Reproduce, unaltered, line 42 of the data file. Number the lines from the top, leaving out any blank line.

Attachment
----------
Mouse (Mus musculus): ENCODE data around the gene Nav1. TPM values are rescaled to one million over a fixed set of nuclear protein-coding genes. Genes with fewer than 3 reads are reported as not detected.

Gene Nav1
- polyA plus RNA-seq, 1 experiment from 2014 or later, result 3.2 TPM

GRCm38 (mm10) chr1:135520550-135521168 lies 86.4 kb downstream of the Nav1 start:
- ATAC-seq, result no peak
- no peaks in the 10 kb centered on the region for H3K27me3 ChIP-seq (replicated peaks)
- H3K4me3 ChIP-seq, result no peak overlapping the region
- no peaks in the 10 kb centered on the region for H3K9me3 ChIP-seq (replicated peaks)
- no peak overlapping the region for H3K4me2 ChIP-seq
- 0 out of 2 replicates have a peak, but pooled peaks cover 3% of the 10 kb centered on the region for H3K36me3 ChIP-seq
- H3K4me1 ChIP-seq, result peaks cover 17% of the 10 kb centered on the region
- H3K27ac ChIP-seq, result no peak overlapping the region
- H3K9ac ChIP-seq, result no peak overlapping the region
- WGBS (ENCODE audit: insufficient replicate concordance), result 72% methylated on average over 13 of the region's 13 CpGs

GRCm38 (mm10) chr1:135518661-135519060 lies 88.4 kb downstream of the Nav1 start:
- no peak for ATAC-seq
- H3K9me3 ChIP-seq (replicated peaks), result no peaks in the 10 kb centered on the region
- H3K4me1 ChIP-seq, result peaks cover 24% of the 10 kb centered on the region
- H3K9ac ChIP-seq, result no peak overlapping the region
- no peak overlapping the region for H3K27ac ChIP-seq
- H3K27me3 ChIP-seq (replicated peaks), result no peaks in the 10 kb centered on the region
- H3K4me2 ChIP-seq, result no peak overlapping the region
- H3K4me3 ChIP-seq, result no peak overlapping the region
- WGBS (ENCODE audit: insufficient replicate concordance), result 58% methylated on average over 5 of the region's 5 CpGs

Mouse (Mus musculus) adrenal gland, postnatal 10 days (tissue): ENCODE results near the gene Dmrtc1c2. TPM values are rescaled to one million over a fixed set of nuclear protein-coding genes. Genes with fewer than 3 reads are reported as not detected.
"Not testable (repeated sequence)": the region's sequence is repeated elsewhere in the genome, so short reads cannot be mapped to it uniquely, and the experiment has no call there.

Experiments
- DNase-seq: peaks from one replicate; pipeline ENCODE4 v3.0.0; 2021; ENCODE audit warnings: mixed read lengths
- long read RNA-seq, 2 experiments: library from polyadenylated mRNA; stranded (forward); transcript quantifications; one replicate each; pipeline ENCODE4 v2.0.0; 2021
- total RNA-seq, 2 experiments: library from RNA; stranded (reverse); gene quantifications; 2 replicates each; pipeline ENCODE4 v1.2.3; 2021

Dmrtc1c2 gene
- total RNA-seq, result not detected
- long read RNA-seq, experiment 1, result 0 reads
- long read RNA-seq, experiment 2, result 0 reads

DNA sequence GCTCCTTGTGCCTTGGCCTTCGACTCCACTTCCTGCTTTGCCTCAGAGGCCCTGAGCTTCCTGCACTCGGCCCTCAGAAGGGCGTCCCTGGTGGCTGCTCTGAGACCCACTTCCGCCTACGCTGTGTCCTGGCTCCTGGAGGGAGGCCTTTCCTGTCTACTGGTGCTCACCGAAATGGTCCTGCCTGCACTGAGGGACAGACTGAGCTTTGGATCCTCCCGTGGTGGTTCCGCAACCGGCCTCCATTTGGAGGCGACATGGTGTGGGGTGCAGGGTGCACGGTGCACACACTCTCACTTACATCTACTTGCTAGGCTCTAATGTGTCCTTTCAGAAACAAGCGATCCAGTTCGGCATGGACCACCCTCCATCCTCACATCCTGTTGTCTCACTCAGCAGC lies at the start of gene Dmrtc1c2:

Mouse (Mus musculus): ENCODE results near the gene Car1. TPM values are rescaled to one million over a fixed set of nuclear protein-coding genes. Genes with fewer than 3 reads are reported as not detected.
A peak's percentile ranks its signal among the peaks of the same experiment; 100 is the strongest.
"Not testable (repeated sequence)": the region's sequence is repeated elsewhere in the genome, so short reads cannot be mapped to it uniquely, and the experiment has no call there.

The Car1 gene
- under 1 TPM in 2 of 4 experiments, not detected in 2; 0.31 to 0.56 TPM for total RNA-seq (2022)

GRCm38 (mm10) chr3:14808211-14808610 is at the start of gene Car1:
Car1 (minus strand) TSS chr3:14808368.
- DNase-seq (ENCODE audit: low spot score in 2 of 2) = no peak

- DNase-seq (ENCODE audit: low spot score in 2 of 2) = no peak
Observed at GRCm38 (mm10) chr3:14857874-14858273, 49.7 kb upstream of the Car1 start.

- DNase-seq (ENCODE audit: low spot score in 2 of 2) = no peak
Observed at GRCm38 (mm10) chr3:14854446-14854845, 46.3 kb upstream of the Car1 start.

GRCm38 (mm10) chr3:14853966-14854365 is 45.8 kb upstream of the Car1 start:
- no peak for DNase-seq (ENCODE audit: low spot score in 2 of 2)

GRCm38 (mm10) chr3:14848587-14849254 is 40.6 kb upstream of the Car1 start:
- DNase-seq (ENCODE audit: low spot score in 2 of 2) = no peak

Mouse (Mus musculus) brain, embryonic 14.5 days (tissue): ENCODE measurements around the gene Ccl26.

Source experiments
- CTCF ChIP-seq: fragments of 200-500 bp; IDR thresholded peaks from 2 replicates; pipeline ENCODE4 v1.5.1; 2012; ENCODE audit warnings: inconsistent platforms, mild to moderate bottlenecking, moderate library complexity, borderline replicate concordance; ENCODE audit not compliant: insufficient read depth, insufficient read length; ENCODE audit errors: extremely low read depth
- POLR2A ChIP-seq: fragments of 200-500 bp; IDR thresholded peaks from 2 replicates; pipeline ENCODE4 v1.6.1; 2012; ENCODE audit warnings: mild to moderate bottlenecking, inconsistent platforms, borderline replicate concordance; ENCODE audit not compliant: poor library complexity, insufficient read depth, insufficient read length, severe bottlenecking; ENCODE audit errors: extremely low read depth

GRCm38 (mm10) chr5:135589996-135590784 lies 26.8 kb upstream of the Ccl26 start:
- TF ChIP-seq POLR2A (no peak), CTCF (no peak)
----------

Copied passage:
Car1 (minus strand) TSS chr3:14808368.